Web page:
# The Mandelbrot Set

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I recently became very interested in the Mandelbrot set after watching some videos of "Mandelbrot zoom" which are some cool and trippy videos with an incredibly profound underlying mathematical meaning. There is a very good Numberphile video that explains what the Mandelbrot set is in plain English, but I'll also do my best to do a very quick summary here.

The Mandelbrot set is the collection of all complex numbers (e.g. 1+i) denoted "c" which satisfy the condition that the function "Zn+1 = Zn^2 + c" where Z0=0 converges. In simpler terms that means that if you repeatedly square your result and add the original number then repeat infinitely many times then the answer is anything other than infinity. In the image above, the black region are areas where c converges and thus the function is stable, all other areas are unstable, and the different colors represent different degrees of instability (see chaos theory where a very infinitesimally small change in the original conditions has a drastic impact on the outcome). The reason this is so interesting is because of the shape of the Mandelbrot set itself. Not only is it a very interesting shape macroscopically, but it is a fractal and no matter how far you zoom in, it is infinitely complex, chaotic, and even recursive. The same macroscopic shape shows up repeatedly no matter how far you zoom in (though slightly distorted). I highly recommend viewing the Mandelbrot zoom video that I linked above, or any of the dozens more on YouTube.

If you would like to get some very basic intuition for why the Mandelbrot set looks the way it does, you can use this interactive tool which shows you the behavior of complex numbers when you repeatedly square them. This will not explain the shape of the Mandelbrot set exactly, but it will show you how squaring a complex number is actually just a rotational transformation in the complex plane. Because of this, when you repeatedly square a complex number that is within the Mandelbrot set, it will go around in a circle over and over while converging upon a finite value.

Although you can easily check whether a complex number is within the Mandelbrot set with a tool such as WolframAlpha, I decided to write a quick program which does that for myself. It works perfectly, but I must admit that it's slightly crude. The Mandelbrot set is bounded by a circle in the complex plane with radius 2, so any complex number which falls outside that circle is automatically not within it. However, if you choose a complex number that is within that circle, I believe it is theoretically possible that a future term will "bounce" outside the circle before coming back in and converging. An example that slightly shows what I mean is that 0.25 is in the Mandelbrot set, and the function converges to 0.5 so future terms are larger than the starting number but still converge. Similarly, it could be true that |(a,b)|<2 but |Zn|>2 for some n while a+bi still converges. Although this is possible, I can't imagine it being common or that numbers could bounce much further outside than 2. For that reason, I decided that I am reasonably certain no number will ever go outside the circle with radius 5, and thus if my program detects a term with real or imaginary component greater than 5 then c must not be within the Mandelbrot set. I have no proof that this is true, but like I said I am reasonably certain that it is. Additionally, my program only runs for the first 5000 terms because any number which does not converge should grow much much more quickly than that.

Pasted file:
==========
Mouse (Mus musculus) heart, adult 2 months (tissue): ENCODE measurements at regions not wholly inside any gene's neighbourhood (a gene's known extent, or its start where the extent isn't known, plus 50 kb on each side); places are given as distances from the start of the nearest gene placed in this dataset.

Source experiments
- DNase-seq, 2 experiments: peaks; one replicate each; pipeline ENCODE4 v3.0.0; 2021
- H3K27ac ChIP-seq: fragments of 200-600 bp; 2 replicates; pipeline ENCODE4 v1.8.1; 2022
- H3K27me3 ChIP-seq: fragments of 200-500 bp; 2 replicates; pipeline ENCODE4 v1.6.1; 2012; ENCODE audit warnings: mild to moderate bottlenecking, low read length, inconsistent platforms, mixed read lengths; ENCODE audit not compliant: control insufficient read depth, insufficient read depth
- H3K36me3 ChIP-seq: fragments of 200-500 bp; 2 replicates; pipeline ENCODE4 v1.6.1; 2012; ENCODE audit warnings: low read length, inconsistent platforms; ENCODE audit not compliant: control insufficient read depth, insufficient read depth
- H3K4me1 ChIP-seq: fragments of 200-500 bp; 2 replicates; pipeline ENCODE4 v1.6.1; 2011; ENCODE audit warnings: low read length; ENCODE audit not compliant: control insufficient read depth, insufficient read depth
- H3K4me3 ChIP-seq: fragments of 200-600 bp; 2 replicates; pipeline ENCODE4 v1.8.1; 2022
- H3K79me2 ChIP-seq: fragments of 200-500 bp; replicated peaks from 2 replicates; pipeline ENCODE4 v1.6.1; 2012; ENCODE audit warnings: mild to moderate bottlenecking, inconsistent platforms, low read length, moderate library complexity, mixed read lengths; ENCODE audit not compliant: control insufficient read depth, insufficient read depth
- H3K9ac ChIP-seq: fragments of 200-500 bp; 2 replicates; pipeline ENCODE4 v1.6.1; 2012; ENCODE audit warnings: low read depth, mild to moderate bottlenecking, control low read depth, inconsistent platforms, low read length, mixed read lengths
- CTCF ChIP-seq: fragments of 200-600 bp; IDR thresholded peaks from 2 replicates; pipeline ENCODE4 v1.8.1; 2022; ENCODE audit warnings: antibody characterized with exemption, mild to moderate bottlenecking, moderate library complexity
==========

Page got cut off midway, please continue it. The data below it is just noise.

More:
Here is the code in Perl:

```#!/usr/bin/perl -w
use strict;
my(\$firstR, \$firstI, \$newR, \$newI, \$tempR);

print "Enter the real portion of a complex number> ";
chomp(\$firstR = <stdin>);
print "Enter the imaginary portion of a complex number> ";
chomp(\$firstI = <stdin>);

\$newR = \$firstR;
\$newI = \$firstI;
for(my \$i = 0; \$i < 5000; \$i++){
\$tempR = \$newR**2 - \$newI**2 + \$firstR;
\$newI = 2*\$newR*\$newI + \$firstI;
\$newR = \$tempR;
if(\$newR>5 or \$newI>5){
print "(".\$firstR." + ".\$firstI."i) is not in the Mandelbrot set.\n";
exit;
}
}
print "(".\$firstR." + ".\$firstI."i) is in the Mandelbrot set!\n";```

I hope you enjoyed this post and that you can now recognize the beauty of the Mandelbrot set.

Edited by Freak
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